Words and photos by Norm Bour
In 2014 Vapor Dynasty launched as the first vaping event in the state of Arizona. This year, in its sophomore class, promoters fine-tuned the program and represent what may be the direction of events in the future.
Conspicuously absent were many of the “big name brands,” but most noteworthy was the preponderance of “regional” companies.
Is Bigger Always Better?
Arizona is a significant vape presence in the nation. The city of Phoenix has an abundance of retail shops and many e-liquid companies originate there. Of the 130 plus vendors at Dynasty, a high percentage of them are located within a few hundred miles. A handful of east coast and Midwest companies exhibited but only two were at the event from outside the United States.
Many event promoters want to be the “big players” and offer grand events, but bigger is not always better. Vape Summit in Houston took place the week before this event and prior to that, the last major show was the Electronic Cigarette Convention, ECC, in Pomona, Calif., just 60 days earlier. These two giants attempt to bring in the largest crowds and the most exhibitors, but many of the vendors at both events expressed disappointment.
Greedy promoters, overpriced booths and unrealized promises are pissing off many vape space businesses, and many of them have concluded that these larger events are wasteful and do not offer a return on their investment.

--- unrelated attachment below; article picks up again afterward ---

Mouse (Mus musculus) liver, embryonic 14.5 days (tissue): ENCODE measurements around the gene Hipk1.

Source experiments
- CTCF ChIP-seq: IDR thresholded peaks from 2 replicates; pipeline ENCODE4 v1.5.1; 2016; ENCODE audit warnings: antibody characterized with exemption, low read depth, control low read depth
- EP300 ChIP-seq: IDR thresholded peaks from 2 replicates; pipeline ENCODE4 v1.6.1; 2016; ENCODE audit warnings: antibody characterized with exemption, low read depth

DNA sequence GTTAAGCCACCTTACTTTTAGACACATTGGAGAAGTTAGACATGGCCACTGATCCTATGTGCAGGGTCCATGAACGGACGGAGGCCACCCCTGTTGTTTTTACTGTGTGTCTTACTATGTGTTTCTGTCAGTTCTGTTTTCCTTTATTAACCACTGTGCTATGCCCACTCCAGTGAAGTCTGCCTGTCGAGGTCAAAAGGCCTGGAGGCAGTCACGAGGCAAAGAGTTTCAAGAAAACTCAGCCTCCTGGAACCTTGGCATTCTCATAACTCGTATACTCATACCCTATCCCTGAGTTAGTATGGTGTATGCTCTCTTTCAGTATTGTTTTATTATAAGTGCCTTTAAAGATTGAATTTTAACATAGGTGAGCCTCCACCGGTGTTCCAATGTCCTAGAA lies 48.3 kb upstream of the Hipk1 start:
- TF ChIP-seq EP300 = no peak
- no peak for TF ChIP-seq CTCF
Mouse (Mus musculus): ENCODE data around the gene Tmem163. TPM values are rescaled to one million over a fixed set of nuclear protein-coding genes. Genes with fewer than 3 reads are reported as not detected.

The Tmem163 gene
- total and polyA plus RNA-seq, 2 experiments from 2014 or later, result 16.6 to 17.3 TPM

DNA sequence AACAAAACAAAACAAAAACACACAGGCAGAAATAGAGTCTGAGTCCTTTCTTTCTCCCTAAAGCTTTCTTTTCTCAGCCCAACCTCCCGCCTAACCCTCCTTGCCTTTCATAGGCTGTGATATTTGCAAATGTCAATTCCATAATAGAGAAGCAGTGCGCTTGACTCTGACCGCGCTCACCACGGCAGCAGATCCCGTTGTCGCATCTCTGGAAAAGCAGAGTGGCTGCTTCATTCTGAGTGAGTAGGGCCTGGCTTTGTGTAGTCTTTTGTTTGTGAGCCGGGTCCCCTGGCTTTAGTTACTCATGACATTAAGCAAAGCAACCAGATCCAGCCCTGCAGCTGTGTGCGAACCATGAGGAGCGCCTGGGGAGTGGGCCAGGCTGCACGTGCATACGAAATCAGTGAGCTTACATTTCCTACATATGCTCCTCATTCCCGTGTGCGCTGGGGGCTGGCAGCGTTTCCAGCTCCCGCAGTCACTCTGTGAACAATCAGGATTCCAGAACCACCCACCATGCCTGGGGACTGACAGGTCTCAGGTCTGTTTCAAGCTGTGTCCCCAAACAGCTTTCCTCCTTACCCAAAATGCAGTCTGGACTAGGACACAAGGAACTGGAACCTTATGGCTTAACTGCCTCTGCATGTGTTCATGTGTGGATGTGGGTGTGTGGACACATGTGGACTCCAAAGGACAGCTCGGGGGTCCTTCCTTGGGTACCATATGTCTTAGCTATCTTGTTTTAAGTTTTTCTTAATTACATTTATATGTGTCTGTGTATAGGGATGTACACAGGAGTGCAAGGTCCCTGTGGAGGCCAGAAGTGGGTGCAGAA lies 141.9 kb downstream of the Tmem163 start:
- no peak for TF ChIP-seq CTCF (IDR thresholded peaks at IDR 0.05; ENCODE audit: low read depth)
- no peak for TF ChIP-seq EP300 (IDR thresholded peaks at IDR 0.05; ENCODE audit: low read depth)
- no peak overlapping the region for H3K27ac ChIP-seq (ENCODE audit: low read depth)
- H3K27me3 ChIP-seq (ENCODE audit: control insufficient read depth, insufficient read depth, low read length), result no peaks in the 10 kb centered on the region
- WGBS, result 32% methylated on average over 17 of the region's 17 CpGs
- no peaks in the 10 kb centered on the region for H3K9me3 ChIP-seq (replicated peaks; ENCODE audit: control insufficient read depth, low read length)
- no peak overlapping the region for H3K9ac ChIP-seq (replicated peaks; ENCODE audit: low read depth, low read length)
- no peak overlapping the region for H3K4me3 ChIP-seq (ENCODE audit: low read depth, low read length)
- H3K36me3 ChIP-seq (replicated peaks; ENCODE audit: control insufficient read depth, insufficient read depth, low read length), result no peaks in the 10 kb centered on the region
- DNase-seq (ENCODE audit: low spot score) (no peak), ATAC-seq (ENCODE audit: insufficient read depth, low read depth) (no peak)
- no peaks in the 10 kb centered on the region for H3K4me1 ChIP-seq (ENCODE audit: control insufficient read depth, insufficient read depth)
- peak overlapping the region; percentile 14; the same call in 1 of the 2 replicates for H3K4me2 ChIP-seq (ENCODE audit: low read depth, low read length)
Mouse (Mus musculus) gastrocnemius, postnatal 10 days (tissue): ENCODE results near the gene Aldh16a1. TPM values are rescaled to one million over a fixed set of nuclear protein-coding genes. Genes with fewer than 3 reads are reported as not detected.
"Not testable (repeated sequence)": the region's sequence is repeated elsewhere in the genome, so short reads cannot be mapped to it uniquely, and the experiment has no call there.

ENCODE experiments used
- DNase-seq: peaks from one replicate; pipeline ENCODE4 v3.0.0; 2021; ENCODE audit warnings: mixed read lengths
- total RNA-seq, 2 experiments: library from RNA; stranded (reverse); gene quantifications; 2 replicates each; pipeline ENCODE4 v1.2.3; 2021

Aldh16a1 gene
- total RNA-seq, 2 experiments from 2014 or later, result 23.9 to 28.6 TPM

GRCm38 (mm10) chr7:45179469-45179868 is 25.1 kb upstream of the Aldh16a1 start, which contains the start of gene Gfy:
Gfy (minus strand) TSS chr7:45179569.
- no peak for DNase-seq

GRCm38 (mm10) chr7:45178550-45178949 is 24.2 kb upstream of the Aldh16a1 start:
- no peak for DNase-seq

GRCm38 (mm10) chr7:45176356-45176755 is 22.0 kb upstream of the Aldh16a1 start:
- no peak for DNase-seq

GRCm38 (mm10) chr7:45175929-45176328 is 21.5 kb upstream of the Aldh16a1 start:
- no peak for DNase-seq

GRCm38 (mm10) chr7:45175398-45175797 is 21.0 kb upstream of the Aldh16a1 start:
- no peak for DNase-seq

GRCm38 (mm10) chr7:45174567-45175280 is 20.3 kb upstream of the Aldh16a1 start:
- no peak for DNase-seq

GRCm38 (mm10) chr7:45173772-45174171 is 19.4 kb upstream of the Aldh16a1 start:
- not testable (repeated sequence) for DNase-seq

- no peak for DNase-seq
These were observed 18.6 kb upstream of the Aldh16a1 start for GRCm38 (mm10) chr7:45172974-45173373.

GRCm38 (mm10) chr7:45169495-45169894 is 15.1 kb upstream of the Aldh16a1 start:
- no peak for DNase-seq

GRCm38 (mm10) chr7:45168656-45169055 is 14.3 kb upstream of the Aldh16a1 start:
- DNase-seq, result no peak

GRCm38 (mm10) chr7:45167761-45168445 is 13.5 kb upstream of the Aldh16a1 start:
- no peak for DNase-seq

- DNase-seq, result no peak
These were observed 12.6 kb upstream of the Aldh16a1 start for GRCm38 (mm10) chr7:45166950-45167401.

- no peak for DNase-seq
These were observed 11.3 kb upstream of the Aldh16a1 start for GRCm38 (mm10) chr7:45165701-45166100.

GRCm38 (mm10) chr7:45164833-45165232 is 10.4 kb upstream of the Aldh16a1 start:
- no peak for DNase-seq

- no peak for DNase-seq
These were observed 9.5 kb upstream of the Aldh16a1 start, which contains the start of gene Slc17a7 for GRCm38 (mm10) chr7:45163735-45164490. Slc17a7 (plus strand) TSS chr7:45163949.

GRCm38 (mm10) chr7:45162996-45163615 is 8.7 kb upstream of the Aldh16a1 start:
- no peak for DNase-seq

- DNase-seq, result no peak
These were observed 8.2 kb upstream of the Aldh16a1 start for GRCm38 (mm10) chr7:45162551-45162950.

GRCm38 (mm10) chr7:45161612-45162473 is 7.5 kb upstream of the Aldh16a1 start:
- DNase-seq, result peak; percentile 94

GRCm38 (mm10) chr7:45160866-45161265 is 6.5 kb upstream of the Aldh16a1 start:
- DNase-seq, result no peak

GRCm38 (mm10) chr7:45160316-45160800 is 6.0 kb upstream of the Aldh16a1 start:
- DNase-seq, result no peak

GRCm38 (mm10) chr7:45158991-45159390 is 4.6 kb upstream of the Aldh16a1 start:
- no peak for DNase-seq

In the future we may see a different business model: a few major shows interspersed with many regional one.
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Thoughts from the Show Floor
Vapor Dynasty was a smaller show and offered B2B only on the opening day and for three hours on day number two before the floor opened up to the throng of consumers.
Of the big names that were there, one was Madvapes from North Carolina. They recently completed a merger with Electra Vapor and are poised to be the largest retailer in the nation, with an expected 100 locations by the end of 2015. Mike Schriefer, the company’s chief marketing officer, brought a crew and represented Madvapes e-liquid but also highlighted a new product line, Patriot Vaper, along with its distribution company, Wholesale Vaping Supply.
Schriefer shared his thoughts on the efforts of event promoters to create true B2B value and said, “There truly is no business to business vaping event, even though many are trying. Offering a day exclusive to the business community and not inviting consumers is not the only thing we need. There should be pre-arranged meetings with potential business partners or relationships. On top of that, educational programs should be a big component. These things are offered in other industries. Why not ours?”
Vapor Dynasty did offer a speaking stage with a lineup of five speakers, including Lou Ritter with AEMSA, Joe Barnett with The Vaping Militia, Michael Guasch with Molecule Labs, Patricia Kovacevic, JD, with Nicopure Labs and myself with VapeMentors, who also acted as emcee.
The speaking stage positioned on the show floor—while the sales floor was open—was a failed experiment, in my opinion. Trying to compete with distracted vendors is a losing proposition as is the difficulty of volume control with exhibitors all trying to out blast each other.